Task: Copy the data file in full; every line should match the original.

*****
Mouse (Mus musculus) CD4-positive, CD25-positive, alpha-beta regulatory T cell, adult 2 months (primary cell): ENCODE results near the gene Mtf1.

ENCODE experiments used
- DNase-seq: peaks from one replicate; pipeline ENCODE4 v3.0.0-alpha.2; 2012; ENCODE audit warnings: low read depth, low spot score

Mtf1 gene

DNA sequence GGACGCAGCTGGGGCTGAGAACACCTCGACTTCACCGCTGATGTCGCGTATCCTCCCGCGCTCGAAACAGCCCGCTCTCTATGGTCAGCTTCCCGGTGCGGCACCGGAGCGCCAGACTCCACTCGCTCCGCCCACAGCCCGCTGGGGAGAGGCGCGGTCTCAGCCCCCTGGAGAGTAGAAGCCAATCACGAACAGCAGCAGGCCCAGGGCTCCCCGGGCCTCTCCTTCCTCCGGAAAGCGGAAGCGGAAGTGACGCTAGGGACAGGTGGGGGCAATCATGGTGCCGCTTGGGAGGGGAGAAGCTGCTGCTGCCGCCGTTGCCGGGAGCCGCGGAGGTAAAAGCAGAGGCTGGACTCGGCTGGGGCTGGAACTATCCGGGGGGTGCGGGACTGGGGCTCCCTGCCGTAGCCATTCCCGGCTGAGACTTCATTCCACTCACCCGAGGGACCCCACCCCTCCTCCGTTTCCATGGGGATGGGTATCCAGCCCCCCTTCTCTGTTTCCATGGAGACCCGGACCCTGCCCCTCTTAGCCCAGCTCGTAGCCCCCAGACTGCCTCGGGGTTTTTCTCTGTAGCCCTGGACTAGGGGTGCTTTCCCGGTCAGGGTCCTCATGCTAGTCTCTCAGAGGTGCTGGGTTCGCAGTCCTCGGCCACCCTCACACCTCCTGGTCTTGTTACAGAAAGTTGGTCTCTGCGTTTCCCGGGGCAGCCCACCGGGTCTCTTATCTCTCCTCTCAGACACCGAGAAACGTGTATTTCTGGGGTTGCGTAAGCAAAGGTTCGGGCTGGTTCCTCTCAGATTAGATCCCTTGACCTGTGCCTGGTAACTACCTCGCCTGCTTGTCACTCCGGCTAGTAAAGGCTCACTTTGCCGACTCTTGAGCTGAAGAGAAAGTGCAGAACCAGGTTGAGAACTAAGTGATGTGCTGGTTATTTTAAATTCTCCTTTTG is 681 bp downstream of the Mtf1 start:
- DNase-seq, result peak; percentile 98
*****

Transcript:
Mouse (Mus musculus) CD4-positive, CD25-positive, alpha-beta regulatory T cell, adult 2 months (primary cell): ENCODE results near the gene Mtf1.

ENCODE experiments used
- DNase-seq: peaks from one replicate; pipeline ENCODE4 v3.0.0-alpha.2; 2012; ENCODE audit warnings: low read depth, low spot score

Mtf1 gene

DNA sequence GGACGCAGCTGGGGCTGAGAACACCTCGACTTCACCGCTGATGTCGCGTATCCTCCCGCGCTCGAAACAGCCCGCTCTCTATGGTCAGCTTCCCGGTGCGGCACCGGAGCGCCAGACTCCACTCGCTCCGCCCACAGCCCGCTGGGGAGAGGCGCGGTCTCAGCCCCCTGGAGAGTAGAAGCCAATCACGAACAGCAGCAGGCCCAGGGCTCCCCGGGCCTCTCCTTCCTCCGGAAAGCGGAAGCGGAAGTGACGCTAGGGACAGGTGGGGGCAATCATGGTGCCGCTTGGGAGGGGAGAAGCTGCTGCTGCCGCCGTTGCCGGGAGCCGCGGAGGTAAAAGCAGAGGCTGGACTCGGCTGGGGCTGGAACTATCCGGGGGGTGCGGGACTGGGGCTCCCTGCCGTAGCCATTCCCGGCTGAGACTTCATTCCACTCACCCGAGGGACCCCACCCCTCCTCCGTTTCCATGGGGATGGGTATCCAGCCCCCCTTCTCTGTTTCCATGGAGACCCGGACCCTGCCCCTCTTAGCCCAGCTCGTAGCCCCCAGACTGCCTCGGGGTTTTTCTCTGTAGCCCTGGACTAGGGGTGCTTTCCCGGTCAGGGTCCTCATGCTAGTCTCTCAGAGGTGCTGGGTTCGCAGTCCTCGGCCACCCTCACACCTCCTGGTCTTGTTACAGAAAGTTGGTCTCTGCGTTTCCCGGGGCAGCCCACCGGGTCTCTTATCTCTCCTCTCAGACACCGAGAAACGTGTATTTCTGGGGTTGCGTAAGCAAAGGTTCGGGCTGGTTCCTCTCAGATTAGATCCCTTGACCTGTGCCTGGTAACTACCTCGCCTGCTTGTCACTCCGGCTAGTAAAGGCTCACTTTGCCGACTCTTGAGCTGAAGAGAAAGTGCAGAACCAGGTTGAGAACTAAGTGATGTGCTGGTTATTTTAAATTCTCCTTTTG is 681 bp downstream of the Mtf1 start:
- DNase-seq, result peak; percentile 98